i’ve been get­ting emails from the class i dropped late­ly. appar­ent­ly, the group i had signed up to do a pre­sen­ta­tion with at the begin­ning of the year had not real­ized i dropped the class over a month ago. i’ve been rev­el­ing in their email strug­gles to set up a time to meet with my pro­fes­sor. today how­ev­er, my sadis­tic voyeurism end­ed. the prof final­ly real­ized that i was on the email list and was no longer in the class, there­by inform­ing the rest of the group that “Adam Har­vey is no longer a part of the class.” i could sense the ven­om in those words, espe­cial­ly since she sent the email to me as well. poor crap­tas­tic ex-teacher of mine.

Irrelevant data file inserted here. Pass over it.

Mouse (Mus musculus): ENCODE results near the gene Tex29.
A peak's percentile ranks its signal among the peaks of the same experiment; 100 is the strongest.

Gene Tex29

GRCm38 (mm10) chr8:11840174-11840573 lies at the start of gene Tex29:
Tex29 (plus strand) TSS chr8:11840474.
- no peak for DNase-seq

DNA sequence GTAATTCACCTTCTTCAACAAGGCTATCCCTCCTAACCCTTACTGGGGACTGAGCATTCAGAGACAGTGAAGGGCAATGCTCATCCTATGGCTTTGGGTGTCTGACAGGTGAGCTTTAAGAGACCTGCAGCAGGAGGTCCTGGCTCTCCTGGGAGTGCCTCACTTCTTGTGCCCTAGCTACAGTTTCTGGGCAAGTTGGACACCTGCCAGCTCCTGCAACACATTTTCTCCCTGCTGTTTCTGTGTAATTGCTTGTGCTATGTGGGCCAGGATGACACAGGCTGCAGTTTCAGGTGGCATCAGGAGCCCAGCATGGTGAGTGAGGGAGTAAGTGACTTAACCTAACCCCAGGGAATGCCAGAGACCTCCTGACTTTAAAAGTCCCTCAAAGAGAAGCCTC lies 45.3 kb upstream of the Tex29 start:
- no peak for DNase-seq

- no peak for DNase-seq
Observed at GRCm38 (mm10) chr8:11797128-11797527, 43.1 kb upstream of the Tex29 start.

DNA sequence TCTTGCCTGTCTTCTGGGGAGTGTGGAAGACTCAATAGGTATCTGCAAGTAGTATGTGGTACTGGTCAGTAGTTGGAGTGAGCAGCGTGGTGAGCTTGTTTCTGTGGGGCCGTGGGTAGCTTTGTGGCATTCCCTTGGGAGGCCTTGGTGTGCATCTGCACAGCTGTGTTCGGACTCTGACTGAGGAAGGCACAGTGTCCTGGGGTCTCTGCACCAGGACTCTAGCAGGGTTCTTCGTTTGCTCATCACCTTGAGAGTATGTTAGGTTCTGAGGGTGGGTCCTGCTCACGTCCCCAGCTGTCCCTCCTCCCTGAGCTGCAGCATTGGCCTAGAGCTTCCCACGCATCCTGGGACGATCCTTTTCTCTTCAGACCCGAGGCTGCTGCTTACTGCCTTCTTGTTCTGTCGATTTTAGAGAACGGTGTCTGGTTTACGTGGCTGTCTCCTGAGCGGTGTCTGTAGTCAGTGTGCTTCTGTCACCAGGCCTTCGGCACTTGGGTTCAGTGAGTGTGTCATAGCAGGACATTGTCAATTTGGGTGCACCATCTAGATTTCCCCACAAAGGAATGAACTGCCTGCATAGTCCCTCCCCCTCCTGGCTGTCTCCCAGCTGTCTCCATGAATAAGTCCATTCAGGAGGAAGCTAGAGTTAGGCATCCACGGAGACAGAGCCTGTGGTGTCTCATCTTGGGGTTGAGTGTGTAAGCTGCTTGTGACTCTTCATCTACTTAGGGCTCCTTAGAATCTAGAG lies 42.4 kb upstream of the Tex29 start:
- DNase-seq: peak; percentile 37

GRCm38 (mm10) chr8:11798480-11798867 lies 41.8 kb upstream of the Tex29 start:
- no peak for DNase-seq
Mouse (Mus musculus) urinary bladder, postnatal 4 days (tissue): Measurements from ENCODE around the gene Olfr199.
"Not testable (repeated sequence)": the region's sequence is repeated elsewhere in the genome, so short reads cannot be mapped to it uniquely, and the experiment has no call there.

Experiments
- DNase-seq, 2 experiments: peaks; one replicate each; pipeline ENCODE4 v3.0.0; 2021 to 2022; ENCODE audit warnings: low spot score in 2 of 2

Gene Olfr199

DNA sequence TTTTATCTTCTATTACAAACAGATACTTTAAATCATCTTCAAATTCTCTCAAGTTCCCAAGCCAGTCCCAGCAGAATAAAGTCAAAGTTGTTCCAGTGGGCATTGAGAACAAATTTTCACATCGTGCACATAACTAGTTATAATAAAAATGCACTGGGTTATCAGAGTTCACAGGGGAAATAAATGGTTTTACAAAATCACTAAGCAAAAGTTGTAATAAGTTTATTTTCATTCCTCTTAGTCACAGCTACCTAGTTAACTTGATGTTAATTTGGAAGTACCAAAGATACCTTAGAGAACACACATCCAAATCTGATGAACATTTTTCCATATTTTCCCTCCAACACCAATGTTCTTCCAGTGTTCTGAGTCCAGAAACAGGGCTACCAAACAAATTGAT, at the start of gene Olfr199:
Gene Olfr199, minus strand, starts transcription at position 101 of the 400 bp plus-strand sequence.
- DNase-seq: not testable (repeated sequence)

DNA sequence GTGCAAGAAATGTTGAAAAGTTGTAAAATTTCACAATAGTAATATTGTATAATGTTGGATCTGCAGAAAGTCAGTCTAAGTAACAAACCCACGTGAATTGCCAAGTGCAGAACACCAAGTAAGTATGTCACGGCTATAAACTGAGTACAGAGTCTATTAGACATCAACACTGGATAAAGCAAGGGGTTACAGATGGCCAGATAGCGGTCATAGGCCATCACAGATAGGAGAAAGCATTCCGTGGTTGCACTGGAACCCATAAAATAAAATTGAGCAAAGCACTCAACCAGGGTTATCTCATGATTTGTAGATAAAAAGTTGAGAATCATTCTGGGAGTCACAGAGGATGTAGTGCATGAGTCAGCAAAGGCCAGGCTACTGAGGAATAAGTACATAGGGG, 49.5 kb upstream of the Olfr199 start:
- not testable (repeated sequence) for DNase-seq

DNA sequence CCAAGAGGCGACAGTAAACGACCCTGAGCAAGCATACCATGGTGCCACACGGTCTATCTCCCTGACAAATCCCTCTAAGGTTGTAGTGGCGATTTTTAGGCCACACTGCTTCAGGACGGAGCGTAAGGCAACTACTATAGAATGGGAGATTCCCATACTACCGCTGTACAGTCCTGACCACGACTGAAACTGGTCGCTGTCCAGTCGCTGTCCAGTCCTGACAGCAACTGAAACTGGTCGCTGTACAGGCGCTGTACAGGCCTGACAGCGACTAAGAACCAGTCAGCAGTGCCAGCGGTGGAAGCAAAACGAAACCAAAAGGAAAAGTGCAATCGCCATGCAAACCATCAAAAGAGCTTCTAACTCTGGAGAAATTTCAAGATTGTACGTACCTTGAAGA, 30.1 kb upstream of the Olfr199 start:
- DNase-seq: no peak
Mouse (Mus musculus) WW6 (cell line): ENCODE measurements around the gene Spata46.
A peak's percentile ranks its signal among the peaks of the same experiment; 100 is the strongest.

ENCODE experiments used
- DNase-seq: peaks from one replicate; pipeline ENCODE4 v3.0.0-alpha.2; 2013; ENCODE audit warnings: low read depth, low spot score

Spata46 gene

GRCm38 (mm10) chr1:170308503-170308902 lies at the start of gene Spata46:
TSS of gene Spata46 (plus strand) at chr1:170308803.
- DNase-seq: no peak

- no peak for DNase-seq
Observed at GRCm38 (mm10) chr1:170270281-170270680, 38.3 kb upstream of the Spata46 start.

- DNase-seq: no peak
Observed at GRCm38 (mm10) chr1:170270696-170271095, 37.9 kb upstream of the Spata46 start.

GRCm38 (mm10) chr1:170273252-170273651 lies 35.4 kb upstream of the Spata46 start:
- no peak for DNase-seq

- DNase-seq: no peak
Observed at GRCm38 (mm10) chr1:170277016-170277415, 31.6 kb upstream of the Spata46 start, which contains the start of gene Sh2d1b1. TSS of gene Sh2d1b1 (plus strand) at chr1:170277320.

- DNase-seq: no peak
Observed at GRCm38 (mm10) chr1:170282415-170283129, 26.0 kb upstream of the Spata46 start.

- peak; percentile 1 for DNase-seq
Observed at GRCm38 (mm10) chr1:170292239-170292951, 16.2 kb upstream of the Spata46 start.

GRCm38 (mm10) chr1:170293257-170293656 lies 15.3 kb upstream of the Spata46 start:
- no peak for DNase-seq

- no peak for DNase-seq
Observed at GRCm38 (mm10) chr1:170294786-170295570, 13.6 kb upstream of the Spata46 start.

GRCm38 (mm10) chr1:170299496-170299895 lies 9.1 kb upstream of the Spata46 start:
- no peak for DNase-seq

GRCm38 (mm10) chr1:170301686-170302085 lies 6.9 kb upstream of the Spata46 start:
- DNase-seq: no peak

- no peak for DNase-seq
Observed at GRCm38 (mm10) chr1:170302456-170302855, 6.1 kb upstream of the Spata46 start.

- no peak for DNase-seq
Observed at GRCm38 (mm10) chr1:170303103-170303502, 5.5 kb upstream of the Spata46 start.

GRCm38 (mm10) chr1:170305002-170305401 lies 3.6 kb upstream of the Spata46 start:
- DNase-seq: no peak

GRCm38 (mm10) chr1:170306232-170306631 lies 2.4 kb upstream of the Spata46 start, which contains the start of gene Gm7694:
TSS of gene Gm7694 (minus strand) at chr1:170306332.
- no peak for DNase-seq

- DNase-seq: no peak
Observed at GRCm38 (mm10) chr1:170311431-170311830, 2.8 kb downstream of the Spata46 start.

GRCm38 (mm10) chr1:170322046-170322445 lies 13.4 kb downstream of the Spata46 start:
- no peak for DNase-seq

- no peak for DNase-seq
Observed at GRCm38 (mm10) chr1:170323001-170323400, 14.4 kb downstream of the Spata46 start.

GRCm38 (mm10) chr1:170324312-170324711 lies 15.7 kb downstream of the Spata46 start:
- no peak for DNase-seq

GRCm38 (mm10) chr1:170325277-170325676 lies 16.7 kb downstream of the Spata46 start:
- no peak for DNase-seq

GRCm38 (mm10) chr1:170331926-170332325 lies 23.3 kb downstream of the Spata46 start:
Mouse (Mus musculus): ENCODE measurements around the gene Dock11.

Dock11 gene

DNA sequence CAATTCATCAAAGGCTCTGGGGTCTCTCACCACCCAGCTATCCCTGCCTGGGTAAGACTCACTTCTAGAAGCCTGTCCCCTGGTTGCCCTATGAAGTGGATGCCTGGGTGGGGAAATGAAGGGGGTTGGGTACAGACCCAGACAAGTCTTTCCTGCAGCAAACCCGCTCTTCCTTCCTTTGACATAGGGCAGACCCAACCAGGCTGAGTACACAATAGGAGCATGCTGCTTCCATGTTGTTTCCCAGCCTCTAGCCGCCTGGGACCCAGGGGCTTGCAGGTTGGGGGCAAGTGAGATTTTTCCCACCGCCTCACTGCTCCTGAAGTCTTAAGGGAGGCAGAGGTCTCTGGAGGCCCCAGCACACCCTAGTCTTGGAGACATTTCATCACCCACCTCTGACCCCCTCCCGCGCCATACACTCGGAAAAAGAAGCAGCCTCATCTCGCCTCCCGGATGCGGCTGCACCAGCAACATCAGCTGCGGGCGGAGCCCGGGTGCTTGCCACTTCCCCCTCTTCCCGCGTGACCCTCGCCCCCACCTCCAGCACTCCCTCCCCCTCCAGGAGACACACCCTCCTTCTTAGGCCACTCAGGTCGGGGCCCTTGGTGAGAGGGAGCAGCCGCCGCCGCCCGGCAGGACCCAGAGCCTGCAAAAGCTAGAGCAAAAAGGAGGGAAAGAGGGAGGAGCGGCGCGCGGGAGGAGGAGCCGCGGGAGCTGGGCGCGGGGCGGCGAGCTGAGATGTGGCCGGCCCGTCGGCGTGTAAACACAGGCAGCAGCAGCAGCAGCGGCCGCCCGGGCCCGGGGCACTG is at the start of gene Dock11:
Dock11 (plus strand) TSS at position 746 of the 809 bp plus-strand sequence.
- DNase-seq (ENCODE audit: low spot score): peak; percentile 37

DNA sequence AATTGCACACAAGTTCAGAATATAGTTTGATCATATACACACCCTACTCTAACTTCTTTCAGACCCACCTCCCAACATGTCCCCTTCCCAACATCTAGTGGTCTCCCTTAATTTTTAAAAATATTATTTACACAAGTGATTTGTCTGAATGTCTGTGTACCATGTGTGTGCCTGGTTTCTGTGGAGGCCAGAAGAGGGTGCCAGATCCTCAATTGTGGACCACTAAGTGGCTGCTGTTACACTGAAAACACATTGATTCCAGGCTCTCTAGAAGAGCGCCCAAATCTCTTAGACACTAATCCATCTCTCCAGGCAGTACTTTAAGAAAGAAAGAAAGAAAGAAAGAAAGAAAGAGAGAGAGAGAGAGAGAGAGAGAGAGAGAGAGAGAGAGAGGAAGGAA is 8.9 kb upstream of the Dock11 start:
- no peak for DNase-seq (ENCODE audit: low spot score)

in oth­er news, i’m so tired of read­ing poems about rape in my poet­ry class that i am going to fight back. Now, the very fact that each week there is at least one poem a week writ­ten by a girl about sex­u­al assault or rape or the inva­sive, vio­lent aspects of sex, points to a vari­ety of prob­lems. first, that things like this occur on a scale such as this, sec­ond, that even if said writ­ers have not been raped, they still feel that they must write about it con­stant­ly. third, that i have yet to see a poem that is con­struc­tive or feels even slight­ly enjoy­able toward the sex­u­al act. And fourth, that the poems i’ve been read­ing about rape are so uncon­struc­tive and have become so stale that i feel that i must write a poem from the stand­point of a rapist. at first my friend Kate sug­gest­ed i write a poem as if i’d been raped. i imme­di­ate­ly changed it to being a rapist. its quite more con­fronta­tion­al and i think i can chan­nel my exas­per­a­tion after 13 weeks of rape poems quite nice­ly. what is my poet­ry class com­ing to? jee­bus.